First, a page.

Following the successful blockchain-based e-vote last summer, residents of Zug, Switzerland, are eager to adopt the new voting method more broadly, citing a quicker and easier process than traditional ballots, according to a new study that surveyed those who participated in the e-vote.
The city of Zug, Hochschule Luzern’s Blockchain Lab, and Luxoft, jointly released a report last week on the results of the e-vote in Zug. The report highlights the benefits of decentralized voting, outlines the underlying architecture of the blockchain-based system and analyses the experience of residents who participated in the vote.
The findings reveal that most residents welcome the prospect of more blockchain-based e-votes with nearly eight in ten of respondents in Zug welcoming the voting method in the city, and only 2% opposed to it. 52% agree that e-voting should be introduced to make voting easier and quicker than filling out a ballot. Ecological and economic arguments were also mentioned.
Some residents though remain skeptical, with 16% citing security concerns. Many survey participants believe the Zug population should still have the option to vote by mail in addition to e-voting.
“It is nice to see that, despite some minor difficulties, many people in Zug are happy to live in such an innovative community and look forward to further research and development in the field of digital ID and blockchain technology,” said Dolfi Müller, Zug’s city president.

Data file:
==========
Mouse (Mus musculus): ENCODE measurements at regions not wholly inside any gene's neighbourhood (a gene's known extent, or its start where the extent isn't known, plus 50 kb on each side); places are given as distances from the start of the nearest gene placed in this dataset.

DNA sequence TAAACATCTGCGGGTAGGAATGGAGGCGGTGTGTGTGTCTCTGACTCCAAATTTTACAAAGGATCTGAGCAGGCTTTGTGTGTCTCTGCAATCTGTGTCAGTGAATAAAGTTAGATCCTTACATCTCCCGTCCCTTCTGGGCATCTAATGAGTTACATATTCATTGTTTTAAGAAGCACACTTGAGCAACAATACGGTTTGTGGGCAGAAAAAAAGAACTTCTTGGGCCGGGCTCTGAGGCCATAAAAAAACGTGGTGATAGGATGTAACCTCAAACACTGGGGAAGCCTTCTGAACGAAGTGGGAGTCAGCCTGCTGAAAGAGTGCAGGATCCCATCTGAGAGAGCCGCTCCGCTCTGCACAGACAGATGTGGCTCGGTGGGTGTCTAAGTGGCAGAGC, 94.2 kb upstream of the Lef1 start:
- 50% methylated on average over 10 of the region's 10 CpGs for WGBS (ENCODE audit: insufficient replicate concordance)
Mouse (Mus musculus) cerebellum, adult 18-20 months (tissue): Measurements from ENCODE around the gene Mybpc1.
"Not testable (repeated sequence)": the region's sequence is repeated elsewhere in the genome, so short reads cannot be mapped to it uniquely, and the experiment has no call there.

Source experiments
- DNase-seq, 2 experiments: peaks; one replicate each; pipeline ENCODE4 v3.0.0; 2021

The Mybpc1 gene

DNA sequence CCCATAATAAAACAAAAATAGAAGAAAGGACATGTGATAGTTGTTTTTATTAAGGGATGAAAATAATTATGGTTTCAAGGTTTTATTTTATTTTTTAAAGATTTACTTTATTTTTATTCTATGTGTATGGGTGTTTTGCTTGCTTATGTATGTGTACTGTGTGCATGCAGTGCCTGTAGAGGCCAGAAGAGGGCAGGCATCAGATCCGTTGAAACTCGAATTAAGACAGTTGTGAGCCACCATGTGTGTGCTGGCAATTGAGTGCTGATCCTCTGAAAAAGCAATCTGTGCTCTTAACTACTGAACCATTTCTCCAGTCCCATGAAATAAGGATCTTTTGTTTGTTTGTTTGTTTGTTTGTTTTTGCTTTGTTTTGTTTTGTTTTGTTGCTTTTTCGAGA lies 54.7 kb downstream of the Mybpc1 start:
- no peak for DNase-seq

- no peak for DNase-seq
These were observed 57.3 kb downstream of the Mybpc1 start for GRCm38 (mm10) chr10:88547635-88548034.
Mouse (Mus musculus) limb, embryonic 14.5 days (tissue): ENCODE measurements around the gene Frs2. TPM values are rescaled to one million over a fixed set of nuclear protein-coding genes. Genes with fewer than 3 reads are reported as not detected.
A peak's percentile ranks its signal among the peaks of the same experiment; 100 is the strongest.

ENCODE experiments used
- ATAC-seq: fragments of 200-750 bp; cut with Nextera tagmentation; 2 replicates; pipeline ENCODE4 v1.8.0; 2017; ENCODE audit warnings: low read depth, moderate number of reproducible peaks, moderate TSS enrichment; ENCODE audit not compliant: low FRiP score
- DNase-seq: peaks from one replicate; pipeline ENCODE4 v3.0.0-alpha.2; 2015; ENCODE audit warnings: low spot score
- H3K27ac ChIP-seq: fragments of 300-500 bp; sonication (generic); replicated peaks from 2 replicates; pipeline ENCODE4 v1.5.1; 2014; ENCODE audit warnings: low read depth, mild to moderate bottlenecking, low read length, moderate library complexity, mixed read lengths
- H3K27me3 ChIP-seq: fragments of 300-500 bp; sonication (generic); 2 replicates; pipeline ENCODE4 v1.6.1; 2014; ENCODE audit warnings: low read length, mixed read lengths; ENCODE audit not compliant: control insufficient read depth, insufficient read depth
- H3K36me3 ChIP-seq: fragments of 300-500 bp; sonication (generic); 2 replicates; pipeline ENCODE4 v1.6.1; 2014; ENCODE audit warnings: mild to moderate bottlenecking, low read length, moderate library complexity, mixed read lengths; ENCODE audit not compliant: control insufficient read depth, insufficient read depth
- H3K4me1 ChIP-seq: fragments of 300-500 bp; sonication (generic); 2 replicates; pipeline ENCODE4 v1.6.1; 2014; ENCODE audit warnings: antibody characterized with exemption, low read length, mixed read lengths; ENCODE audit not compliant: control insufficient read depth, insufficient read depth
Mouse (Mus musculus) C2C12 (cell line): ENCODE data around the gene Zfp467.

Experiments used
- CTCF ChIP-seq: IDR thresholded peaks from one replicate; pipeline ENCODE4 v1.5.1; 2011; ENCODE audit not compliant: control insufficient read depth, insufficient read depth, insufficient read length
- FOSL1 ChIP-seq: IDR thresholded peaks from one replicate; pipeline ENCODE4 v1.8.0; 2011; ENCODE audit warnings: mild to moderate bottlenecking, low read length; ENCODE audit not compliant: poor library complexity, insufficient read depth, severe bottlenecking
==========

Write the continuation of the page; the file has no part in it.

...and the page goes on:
Vasily Suvorov, CTO of Luxoft, the company that built the blockchain-based voting solution, said in a statement that the findings show that voters in Switzerland are rapidly recognizing the value of blockchain in voting.
“While the technology that underlies this system is extremely complex, residents agreed that the platform was simple and practical to use,” Suvorov noted. “This is a platform that makes it easy for people to interact with blockchain on an everyday basis.”
The blockchain-based municipal vote took place on June 25 and July 1, 2018. Amongst the 220 residents in Zug with digital identities, 72 took part in the e-vote and 95 responded to the online survey which sought feedbacks on e-voting secured by blockchain technology and the voting process.
The city of Zug introduced the ability to use digital IDs on November 15, 2017. The system is still in pilot phase. In addition to e-voting, various other applications are in evaluation or already in operation as pilot projects, including sharing city bicycles via an app. Borrowing books from the library will follow next.
Zug is also known as Crypto Valley, a nickname it earned for the high concentration of cryptocurrency and blockchain startups located in the city. It joins the many governments around the world that are looking at blockchain to increase transparency and efficiency in the voting process.
Last week, South Korea’s ministry of science and ICT unveiled plans to develop a blockchain voting system with trials starting next month in the private sector. The system will apply blockchain in voter authentication and result saving.